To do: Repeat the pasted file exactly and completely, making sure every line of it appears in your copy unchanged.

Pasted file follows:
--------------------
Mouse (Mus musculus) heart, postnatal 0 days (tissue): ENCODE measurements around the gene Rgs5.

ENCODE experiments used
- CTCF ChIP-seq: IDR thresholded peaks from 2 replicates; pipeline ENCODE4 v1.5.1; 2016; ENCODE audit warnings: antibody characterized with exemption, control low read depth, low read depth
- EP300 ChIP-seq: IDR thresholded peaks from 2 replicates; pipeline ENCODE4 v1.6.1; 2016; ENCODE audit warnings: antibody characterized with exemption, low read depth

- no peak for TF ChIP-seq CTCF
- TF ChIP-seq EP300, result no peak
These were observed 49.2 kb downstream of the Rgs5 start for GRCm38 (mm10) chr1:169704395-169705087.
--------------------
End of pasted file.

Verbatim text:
Mouse (Mus musculus) heart, postnatal 0 days (tissue): ENCODE measurements around the gene Rgs5.

ENCODE experiments used
- CTCF ChIP-seq: IDR thresholded peaks from 2 replicates; pipeline ENCODE4 v1.5.1; 2016; ENCODE audit warnings: antibody characterized with exemption, control low read depth, low read depth
- EP300 ChIP-seq: IDR thresholded peaks from 2 replicates; pipeline ENCODE4 v1.6.1; 2016; ENCODE audit warnings: antibody characterized with exemption, low read depth

- no peak for TF ChIP-seq CTCF
- TF ChIP-seq EP300, result no peak
These were observed 49.2 kb downstream of the Rgs5 start for GRCm38 (mm10) chr1:169704395-169705087.